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Denied therapy, they live with severe pain

Krishnadas Rajagopal
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A decision of the Union government to stop hiring physiotherapists under the Integrated Education for Disabled Children (IEDS) scheme of the Sarva Shiksha Abhiyan has dealt a majority of special children and their parents a cruel blow.

Many of the parents, who hail from economically challenged backgrounds, are left unable to afford private therapy for their children.

The classes were stopped in March when the Union government tweaked the scheme, directing the Sarva Shiksha Abhiyan (SSA) to train the available resource persons, numbering over 1,600, in physiotherapy instead of renting outside help.

Zero progress

But six months down the line, there is zero progress. Children, in whose lives the therapy was once a bright spot, are left in the shadows of their homes.

One such parent, Sudheer Kumar, employed with the Kozhikode city police, would carry his six-year-old daughter, who suffers from multiple disorders, to the nearby Centre for Research and Development of Autistic Children, an urban resource point for the SSA, for her physiotherapy classes.

“Sometime in March, the therapy sessions came to an abrupt stop. The therapist, hired on daily wages, stopped coming. Many of my daughter’s classmates suffer total paralysis. Their families have no means to give them private therapy sessions,” Mr. Kumar said.

“Without regular therapy, these children experience stiff joints and often excruciating pain.

Physiotherapy is an exact medical science, requiring years of field experience. Besides, these children need expert care.

It is not practical on the government’s part to say they will train the existing resource persons and transform them into physiotherapists within a short time,” a resource person said on condition of anonymity.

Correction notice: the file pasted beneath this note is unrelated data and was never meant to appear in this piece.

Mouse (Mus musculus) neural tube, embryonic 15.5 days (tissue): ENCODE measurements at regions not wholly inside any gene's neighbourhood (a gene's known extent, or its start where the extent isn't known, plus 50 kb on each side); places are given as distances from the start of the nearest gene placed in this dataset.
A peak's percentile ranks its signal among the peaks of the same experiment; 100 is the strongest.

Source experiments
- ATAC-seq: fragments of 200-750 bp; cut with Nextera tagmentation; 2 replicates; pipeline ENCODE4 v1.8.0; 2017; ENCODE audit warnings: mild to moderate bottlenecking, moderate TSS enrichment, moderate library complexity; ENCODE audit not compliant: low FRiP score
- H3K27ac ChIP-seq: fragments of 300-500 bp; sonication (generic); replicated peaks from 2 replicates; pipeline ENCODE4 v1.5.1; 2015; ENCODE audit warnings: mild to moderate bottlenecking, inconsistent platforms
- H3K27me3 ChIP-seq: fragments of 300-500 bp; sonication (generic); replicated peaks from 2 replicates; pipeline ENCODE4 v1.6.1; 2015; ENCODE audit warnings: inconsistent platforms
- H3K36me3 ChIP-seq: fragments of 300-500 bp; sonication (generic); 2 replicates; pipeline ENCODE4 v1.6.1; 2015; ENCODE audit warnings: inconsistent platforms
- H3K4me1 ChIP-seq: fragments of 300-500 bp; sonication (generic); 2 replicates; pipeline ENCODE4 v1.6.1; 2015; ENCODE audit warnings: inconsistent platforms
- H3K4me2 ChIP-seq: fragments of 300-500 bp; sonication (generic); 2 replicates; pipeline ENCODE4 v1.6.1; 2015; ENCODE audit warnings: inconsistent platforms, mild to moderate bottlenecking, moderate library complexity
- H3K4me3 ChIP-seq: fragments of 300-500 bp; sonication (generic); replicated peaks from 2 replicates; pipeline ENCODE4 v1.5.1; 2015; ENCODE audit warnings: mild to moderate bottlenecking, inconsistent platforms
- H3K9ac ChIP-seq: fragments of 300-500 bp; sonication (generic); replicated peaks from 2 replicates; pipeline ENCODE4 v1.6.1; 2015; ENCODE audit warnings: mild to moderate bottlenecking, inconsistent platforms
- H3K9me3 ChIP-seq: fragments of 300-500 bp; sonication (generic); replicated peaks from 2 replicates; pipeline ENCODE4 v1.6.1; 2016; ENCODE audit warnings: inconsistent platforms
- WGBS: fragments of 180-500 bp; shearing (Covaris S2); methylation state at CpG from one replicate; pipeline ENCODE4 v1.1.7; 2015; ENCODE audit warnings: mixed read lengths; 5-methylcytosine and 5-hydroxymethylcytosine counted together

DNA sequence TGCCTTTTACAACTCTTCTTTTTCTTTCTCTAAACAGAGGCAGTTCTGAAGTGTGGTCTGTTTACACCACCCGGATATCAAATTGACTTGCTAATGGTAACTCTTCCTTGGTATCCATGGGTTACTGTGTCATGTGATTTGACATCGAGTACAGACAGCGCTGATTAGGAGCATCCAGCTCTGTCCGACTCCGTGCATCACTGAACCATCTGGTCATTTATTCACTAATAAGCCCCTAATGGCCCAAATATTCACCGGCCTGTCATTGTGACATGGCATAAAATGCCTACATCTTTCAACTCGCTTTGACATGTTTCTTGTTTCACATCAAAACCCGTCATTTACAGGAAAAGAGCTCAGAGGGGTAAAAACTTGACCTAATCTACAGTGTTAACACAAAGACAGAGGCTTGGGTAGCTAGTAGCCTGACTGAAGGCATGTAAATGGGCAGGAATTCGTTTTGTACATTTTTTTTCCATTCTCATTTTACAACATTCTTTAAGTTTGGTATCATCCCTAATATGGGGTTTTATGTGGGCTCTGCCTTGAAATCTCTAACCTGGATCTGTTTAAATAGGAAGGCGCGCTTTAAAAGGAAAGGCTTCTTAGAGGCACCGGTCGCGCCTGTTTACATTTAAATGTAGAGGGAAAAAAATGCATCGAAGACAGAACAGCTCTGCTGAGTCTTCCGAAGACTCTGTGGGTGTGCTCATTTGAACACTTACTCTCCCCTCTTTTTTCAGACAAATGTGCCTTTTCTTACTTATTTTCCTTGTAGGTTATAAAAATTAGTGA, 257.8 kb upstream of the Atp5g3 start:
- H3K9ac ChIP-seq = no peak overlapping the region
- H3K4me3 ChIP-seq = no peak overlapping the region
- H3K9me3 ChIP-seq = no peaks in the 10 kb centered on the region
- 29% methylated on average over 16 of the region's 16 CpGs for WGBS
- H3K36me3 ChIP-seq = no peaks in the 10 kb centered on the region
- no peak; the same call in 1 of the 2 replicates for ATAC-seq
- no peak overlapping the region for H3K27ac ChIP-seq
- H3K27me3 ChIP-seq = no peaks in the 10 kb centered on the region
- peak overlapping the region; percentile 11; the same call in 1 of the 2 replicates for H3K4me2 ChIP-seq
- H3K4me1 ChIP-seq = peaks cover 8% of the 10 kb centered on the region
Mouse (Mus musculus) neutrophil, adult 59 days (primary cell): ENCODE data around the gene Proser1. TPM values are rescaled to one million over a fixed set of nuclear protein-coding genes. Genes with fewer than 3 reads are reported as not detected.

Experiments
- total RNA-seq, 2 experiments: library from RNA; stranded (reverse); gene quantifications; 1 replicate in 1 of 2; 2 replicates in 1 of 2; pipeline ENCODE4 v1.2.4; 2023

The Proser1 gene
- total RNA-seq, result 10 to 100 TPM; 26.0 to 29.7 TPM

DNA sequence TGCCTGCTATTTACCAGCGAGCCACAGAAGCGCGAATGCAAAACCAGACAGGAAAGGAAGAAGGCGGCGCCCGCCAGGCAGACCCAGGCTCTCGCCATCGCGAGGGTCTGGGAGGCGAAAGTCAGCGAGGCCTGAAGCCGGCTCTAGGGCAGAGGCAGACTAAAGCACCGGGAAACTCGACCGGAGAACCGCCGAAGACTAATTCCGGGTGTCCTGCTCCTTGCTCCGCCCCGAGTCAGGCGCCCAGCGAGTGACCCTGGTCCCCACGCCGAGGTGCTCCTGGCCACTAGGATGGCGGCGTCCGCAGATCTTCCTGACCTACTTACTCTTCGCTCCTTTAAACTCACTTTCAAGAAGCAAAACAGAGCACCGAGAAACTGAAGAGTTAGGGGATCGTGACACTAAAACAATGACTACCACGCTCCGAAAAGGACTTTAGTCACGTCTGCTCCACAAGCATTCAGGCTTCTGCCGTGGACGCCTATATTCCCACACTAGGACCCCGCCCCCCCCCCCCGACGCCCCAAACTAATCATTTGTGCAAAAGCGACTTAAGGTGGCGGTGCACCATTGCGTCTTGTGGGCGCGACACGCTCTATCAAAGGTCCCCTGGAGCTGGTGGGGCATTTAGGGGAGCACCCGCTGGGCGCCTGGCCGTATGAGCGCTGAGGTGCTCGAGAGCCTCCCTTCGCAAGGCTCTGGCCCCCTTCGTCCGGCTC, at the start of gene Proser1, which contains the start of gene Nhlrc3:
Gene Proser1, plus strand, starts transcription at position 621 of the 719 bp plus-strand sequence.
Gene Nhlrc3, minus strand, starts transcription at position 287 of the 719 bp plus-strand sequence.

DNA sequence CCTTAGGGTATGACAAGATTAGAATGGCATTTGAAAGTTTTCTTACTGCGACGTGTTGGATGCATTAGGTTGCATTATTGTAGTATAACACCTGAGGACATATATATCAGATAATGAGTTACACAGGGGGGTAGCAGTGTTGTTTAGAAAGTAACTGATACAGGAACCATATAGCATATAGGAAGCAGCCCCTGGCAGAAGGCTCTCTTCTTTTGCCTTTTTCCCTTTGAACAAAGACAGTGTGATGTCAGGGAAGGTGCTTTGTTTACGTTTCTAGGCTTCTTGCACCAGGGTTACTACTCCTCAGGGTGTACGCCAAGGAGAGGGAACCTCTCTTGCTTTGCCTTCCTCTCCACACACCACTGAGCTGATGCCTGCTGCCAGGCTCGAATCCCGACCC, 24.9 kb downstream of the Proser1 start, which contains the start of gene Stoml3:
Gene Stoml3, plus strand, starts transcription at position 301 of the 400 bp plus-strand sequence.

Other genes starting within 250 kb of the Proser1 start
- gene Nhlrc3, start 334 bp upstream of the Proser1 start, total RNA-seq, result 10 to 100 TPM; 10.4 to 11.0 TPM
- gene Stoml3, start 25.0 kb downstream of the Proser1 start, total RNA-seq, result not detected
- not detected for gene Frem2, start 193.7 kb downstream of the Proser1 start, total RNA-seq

Kozhikode district alone has 116 resource persons under the scheme.

The government spent Rs.1.9 crore on their salaries in 2011-12.

Official records of the SSA, Kozhikode, show that 70 per cent of the special children registered with it under the IEDC need therapy.

As per a report prepared by the Kozhikode wing in 2011 as part of ‘Shradhalayam,’ an outreach programme to help special children reach schools for training and therapy, 461 children were enrolled in a total of 14 block resource clusters across the district.

Of them, 204 had multiple disorders, 100 suffered from cerebral palsy, another 100 were diagnosed with mental retardation, and 18 were autistic.

The same report gave a personal profile of the children who attend therapy. It said that the parents of 13 children were separated and 45 per cent of the families were economically challenged, largely because continued treatment and medical expenses had severely depleted domestic finances.

The SSA study report showed that 20 per cent of the special children lived in rented houses, 146 of them lived in places with no vehicular access, 36 children did not have electricity in their houses, and a majority did not have disabled-friendly toilets at home.

Only a mere nine percent of the children were reported coming from “tolerably well-off families.”

“Private physiotherapy costs a minimum of Rs.250 a session. There are children who require therapy regularly. Parents are now left with the choice to either do it themselves or watch their children suffer in silence,” N.K. Anil, a parent, said.

But State Programme Officer of the IEDC E. Ahmed Kutty said the SSA was merely acting as per the revised orders of the Union Ministry of Human Resource Development. Shortage of funds allotted was another reason.

“We were spending Rs.60,000 on each block resource cluster. Starting this year, the Ministry has directed us not to be dependent on hired therapists but tap the manpower from within,” he said.


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